Archbishops John McDowell and Eamon Martin: ‘Today we commend our D-Day chaplains – As war threatens the world, we stand for peace and reconciliation’

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Speaking in Normandy at the prayer service to mark the 80th anniversary of the D-Day landing, the Church of Ireland Archbishop of Armagh, Archbishop John McDowell, and the Catholic Archbishop of Armagh, Archbishop Eamon Martin, have reflected together on the sacrifice of those who gave their lives on D-Day 1944.  The Archbishops delivered their respective addresses at the Royal Irish Regiment Service of Remembrance at Ranville Commonwealth War Graves Cemetery, near Sword beach in Normandy, this afternoon.

Archbishop McDowell paid tribute to the Revd James McMurray-Taylor, a Church of Ireland chaplain who landed on Sword beach, on 6 June 1944, and recalled his own experience of growing up in East Belfast among, and alongside, veterans of the Second World War.

Archbishop Martin spoke of the Christian witness of Father John Patrick O’Brien SSC, born in Donamon, Co Roscommon, and ordained in 1942 as a priest for the Mission Society of Saint Columban.  However, due to wartime travel restrictions for missionaries, he trained as an army chaplain and accompanied the D-Day invasion in Normandy.  Archbishop Martin said, “Father Jack O’Brien and the other chaplains ministered to soldiers of all denominations from every county on the island of Ireland … It has been largely forgotten – perhaps conveniently at times – that tens of thousands of men and women from all over the island of Ireland served side by side during the Second World War.  Unlike many others, they were volunteers, rather than conscripts – personally motivated to serve the cause of peace and freedom and justice.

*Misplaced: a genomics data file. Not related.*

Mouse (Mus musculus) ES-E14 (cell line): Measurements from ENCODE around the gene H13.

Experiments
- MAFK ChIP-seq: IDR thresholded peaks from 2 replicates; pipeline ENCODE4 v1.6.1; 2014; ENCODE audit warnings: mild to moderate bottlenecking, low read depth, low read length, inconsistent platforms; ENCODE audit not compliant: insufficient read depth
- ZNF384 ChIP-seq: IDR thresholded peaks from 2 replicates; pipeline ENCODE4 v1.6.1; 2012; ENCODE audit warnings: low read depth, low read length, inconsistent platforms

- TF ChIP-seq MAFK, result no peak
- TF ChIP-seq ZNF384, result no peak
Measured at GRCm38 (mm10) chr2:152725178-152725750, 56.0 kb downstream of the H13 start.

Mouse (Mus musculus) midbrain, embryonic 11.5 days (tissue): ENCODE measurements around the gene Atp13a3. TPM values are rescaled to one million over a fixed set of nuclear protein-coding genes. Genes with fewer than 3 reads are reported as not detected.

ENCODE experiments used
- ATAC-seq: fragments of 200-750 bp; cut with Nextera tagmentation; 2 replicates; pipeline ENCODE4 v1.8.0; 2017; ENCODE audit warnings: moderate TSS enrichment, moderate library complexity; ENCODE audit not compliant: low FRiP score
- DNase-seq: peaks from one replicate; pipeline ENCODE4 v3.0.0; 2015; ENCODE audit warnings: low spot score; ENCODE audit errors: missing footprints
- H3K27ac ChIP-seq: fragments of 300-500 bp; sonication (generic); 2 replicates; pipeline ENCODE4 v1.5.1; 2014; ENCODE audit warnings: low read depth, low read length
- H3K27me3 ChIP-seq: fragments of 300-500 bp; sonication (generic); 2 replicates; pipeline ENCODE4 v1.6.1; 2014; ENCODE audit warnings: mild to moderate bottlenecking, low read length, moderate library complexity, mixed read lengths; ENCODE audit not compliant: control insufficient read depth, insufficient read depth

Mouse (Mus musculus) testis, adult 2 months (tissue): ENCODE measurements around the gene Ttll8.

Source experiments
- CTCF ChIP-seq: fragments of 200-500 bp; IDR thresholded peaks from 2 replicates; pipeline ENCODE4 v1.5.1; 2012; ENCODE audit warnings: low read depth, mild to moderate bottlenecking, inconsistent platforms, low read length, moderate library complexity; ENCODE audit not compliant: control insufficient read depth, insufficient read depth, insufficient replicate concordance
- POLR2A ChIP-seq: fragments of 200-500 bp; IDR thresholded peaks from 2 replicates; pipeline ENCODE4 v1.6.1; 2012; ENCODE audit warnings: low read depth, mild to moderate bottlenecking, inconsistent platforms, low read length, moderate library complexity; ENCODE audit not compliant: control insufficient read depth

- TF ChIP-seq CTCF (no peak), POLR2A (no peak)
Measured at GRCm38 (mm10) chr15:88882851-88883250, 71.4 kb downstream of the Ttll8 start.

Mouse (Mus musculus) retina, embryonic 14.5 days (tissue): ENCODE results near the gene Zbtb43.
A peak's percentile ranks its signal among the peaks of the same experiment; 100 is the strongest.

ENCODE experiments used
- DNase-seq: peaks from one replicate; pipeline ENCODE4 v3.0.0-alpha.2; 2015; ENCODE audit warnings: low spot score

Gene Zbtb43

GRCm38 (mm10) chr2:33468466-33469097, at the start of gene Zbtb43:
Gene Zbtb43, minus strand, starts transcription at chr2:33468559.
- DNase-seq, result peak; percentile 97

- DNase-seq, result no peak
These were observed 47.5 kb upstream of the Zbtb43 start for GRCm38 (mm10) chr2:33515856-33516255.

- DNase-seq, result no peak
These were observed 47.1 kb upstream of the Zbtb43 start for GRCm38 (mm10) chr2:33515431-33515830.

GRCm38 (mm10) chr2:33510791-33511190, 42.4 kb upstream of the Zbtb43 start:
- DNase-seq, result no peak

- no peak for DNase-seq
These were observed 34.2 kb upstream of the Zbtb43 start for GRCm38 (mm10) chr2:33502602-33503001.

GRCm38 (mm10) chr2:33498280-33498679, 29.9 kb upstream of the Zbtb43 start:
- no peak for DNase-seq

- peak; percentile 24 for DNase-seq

“As war and violence once more threaten to destabilise our continent and our world, Archbishop John and I stand here together at Ranville, witnessing to peace and reconciliation, to fraternity and common humanity.

“Fraternity and common humanity: that is what our brave and generous chaplains stood for in 1944 as they cared for the spiritual and emotional needs of so many in life and in death … the chaplains carried no arms – save the power of prayer and the Word of God.  Their faith gave them all the strength they needed,” Archbishop Martin said.

Ranville sits a short distance from Pegasus Bridge, and has the distinction of being the first village in France to be liberated on D-Day.